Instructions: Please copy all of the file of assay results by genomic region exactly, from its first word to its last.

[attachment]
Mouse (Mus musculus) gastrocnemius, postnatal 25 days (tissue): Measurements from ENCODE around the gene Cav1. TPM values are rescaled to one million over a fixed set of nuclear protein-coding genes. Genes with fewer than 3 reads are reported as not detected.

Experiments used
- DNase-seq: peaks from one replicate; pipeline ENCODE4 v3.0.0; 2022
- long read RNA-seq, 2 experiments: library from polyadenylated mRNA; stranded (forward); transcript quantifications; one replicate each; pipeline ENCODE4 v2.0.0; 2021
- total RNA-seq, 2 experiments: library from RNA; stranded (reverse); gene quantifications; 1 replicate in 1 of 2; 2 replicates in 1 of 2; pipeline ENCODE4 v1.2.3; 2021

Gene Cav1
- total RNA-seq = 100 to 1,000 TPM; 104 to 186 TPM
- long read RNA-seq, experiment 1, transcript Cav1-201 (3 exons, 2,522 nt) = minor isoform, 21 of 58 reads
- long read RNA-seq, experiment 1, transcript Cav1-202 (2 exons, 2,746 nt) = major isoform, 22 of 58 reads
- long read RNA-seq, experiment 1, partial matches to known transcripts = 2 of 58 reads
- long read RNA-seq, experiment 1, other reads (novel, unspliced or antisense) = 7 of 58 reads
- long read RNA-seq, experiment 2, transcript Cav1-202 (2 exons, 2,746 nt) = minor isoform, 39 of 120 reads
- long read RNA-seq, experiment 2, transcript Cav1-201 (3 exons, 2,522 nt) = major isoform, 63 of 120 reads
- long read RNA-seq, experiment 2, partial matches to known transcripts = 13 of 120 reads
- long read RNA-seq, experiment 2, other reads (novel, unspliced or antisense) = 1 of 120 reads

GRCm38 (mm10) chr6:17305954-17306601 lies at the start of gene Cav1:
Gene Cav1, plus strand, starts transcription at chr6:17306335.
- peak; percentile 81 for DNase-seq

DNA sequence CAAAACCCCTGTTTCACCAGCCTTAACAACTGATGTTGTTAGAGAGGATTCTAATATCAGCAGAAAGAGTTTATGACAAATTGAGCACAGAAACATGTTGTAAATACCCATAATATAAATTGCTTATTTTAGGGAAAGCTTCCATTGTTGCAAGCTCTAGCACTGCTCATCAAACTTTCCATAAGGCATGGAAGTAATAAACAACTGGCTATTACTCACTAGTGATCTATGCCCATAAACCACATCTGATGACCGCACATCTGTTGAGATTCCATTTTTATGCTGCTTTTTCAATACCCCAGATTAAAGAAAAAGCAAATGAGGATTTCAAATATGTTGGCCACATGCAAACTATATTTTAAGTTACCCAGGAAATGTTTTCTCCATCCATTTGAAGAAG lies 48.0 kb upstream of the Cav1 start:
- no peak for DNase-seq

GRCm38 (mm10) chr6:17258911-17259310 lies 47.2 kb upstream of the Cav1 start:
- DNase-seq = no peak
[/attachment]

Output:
Mouse (Mus musculus) gastrocnemius, postnatal 25 days (tissue): Measurements from ENCODE around the gene Cav1. TPM values are rescaled to one million over a fixed set of nuclear protein-coding genes. Genes with fewer than 3 reads are reported as not detected.

Experiments used
- DNase-seq: peaks from one replicate; pipeline ENCODE4 v3.0.0; 2022
- long read RNA-seq, 2 experiments: library from polyadenylated mRNA; stranded (forward); transcript quantifications; one replicate each; pipeline ENCODE4 v2.0.0; 2021
- total RNA-seq, 2 experiments: library from RNA; stranded (reverse); gene quantifications; 1 replicate in 1 of 2; 2 replicates in 1 of 2; pipeline ENCODE4 v1.2.3; 2021

Gene Cav1
- total RNA-seq = 100 to 1,000 TPM; 104 to 186 TPM
- long read RNA-seq, experiment 1, transcript Cav1-201 (3 exons, 2,522 nt) = minor isoform, 21 of 58 reads
- long read RNA-seq, experiment 1, transcript Cav1-202 (2 exons, 2,746 nt) = major isoform, 22 of 58 reads
- long read RNA-seq, experiment 1, partial matches to known transcripts = 2 of 58 reads
- long read RNA-seq, experiment 1, other reads (novel, unspliced or antisense) = 7 of 58 reads
- long read RNA-seq, experiment 2, transcript Cav1-202 (2 exons, 2,746 nt) = minor isoform, 39 of 120 reads
- long read RNA-seq, experiment 2, transcript Cav1-201 (3 exons, 2,522 nt) = major isoform, 63 of 120 reads
- long read RNA-seq, experiment 2, partial matches to known transcripts = 13 of 120 reads
- long read RNA-seq, experiment 2, other reads (novel, unspliced or antisense) = 1 of 120 reads

GRCm38 (mm10) chr6:17305954-17306601 lies at the start of gene Cav1:
Gene Cav1, plus strand, starts transcription at chr6:17306335.
- peak; percentile 81 for DNase-seq

DNA sequence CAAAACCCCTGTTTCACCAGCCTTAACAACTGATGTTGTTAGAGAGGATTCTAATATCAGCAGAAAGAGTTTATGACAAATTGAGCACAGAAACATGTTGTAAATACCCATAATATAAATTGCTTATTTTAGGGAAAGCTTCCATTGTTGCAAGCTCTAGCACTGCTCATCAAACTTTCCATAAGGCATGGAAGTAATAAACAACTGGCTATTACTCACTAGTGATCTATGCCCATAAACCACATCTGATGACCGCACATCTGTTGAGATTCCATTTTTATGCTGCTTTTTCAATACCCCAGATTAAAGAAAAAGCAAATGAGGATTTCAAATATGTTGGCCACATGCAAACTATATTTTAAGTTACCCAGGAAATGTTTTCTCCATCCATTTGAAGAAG lies 48.0 kb upstream of the Cav1 start:
- no peak for DNase-seq

GRCm38 (mm10) chr6:17258911-17259310 lies 47.2 kb upstream of the Cav1 start:
- DNase-seq = no peak